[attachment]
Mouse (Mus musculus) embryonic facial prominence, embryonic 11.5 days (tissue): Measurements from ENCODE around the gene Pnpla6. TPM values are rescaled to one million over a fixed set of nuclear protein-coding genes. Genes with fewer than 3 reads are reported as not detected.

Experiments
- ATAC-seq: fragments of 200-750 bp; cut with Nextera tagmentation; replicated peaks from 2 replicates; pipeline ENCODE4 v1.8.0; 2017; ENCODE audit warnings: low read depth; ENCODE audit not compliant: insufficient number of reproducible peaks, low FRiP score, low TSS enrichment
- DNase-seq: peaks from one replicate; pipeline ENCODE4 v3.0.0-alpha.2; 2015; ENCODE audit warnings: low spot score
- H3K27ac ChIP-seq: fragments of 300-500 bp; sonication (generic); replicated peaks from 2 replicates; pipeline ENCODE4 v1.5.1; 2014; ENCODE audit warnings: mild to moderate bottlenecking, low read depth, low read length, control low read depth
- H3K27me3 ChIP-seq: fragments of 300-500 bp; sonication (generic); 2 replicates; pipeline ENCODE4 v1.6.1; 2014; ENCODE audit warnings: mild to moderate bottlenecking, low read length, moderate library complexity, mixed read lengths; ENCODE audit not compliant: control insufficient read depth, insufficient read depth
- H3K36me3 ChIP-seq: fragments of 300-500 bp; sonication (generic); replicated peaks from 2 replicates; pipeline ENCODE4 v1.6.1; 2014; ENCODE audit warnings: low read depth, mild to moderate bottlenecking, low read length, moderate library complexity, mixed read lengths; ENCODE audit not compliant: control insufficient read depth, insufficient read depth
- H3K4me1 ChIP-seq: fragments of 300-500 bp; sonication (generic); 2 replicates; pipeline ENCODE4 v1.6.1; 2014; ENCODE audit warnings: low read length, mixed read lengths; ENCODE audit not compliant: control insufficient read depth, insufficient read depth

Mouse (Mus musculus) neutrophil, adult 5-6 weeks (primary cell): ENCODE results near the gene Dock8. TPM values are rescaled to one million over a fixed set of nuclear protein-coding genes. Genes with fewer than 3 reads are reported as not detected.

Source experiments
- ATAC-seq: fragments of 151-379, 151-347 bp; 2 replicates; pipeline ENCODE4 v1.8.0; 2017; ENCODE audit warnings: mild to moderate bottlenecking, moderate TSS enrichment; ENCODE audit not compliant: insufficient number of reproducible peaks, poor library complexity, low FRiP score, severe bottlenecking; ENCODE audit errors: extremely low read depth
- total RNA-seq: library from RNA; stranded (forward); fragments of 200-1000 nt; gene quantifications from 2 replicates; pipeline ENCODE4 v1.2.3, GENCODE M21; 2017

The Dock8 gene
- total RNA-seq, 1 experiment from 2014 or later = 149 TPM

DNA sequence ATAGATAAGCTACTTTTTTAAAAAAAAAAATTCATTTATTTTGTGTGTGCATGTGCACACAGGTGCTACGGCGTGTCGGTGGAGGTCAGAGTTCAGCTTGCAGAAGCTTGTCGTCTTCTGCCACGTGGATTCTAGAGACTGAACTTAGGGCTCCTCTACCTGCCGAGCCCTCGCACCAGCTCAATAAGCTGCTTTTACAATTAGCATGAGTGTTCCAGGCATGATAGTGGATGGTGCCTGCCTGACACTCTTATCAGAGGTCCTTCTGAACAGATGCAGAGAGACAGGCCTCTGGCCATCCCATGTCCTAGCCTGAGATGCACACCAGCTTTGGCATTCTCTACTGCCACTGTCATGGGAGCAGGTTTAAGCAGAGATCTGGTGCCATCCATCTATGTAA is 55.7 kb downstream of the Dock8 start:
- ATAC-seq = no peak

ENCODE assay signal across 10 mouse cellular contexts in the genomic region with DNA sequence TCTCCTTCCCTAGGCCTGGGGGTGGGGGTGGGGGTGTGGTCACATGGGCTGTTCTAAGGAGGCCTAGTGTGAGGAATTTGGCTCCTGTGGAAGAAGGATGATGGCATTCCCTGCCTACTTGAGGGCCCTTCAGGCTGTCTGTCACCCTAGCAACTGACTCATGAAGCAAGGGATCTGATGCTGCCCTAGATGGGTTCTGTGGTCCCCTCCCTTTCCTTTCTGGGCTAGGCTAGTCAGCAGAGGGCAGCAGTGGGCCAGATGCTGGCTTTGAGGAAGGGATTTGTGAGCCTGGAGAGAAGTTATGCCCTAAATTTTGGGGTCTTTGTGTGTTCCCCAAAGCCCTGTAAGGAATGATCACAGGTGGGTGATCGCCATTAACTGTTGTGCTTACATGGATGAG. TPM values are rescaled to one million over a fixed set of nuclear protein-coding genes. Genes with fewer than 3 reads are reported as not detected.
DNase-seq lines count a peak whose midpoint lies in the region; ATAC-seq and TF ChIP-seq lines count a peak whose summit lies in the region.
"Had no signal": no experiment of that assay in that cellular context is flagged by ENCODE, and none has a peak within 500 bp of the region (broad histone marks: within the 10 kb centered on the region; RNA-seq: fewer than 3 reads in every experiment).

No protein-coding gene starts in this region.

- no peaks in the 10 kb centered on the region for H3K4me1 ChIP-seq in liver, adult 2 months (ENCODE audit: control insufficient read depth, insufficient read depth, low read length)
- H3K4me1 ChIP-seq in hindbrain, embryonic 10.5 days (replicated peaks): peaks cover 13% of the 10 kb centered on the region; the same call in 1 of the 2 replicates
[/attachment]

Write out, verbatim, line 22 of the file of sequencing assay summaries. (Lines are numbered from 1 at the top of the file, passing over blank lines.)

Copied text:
- H3K4me1 ChIP-seq in hindbrain, embryonic 10.5 days (replicated peaks): peaks cover 13% of the 10 kb centered on the region; the same call in 1 of the 2 replicates